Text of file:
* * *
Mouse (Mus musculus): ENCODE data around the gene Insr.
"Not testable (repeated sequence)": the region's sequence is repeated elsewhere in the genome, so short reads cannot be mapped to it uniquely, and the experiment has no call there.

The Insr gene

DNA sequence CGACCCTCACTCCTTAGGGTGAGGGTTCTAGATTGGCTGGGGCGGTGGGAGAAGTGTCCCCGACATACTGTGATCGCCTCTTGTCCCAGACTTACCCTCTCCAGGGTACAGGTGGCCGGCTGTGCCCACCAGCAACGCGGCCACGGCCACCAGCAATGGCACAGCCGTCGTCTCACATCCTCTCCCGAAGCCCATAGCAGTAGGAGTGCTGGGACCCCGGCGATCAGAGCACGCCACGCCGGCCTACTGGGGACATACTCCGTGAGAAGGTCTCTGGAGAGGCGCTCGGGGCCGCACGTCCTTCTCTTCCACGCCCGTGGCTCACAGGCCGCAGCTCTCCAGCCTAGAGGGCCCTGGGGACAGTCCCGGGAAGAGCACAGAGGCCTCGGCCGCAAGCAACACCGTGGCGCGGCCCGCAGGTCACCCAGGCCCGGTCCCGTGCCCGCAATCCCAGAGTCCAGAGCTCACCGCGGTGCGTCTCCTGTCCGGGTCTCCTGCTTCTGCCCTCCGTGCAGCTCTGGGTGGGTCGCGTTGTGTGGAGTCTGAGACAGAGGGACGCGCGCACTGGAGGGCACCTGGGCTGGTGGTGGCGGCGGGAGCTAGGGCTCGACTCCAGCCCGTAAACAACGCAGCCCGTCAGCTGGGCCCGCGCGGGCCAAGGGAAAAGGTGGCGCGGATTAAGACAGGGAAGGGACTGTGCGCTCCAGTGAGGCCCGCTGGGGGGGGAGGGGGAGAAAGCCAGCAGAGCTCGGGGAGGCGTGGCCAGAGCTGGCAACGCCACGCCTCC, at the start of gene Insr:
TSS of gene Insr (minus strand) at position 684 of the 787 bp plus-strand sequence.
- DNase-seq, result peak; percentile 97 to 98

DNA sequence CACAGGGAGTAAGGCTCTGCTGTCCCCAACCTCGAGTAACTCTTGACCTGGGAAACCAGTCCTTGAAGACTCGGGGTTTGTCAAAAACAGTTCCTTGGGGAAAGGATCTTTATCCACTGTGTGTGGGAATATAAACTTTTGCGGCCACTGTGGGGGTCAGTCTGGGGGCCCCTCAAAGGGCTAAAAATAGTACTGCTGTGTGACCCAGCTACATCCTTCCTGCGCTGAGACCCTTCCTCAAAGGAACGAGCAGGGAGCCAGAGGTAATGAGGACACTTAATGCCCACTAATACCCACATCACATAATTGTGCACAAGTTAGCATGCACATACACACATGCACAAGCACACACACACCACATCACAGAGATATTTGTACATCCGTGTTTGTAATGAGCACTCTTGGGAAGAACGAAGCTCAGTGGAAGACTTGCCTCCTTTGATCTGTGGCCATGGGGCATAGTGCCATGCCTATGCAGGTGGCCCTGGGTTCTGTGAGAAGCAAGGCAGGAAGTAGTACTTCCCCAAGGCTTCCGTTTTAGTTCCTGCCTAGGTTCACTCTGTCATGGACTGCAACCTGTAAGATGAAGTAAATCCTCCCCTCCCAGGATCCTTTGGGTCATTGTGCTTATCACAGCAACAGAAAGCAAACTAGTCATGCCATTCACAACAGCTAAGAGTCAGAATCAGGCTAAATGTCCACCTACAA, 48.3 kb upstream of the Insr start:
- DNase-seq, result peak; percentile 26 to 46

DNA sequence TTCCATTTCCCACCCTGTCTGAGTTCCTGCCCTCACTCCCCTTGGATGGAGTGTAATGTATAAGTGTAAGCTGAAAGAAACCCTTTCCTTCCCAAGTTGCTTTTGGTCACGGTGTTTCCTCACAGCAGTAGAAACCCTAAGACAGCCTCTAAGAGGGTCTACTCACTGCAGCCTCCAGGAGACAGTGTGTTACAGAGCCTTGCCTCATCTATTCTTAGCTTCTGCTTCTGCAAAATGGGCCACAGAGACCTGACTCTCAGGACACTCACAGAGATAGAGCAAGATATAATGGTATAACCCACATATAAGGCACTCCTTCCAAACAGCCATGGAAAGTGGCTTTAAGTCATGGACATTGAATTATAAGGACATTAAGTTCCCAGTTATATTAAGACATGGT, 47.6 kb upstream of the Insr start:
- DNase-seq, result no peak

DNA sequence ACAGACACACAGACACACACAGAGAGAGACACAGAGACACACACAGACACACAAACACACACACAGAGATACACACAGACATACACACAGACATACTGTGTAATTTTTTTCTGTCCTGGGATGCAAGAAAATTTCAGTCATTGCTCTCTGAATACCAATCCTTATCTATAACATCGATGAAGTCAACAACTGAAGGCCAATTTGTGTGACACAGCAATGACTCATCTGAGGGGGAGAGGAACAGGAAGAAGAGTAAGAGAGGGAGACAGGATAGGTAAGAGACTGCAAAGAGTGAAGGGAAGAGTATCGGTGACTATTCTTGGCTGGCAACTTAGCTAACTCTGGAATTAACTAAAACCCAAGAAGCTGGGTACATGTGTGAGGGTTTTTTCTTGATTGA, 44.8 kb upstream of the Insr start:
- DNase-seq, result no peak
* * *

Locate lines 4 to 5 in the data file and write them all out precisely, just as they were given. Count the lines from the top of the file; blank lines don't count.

DNA sequence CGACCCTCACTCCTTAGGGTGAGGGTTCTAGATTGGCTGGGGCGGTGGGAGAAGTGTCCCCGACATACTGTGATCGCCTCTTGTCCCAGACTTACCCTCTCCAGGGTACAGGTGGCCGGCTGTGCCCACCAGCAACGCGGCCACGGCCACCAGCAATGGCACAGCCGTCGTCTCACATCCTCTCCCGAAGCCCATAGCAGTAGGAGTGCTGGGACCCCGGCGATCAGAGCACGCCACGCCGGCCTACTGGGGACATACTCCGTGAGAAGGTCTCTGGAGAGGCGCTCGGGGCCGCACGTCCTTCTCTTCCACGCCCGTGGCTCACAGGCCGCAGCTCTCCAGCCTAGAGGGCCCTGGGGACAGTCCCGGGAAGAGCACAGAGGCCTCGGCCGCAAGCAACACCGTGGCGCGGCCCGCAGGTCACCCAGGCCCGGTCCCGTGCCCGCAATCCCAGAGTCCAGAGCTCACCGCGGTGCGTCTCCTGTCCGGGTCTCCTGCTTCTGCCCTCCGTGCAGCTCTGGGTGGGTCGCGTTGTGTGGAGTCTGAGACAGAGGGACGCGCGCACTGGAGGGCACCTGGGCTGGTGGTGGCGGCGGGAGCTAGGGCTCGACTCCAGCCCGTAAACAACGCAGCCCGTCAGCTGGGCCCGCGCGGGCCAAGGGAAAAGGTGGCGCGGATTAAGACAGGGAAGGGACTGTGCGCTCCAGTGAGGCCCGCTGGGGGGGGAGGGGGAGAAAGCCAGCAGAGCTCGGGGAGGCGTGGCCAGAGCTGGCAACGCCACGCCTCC, at the start of gene Insr:
TSS of gene Insr (minus strand) at position 684 of the 787 bp plus-strand sequence.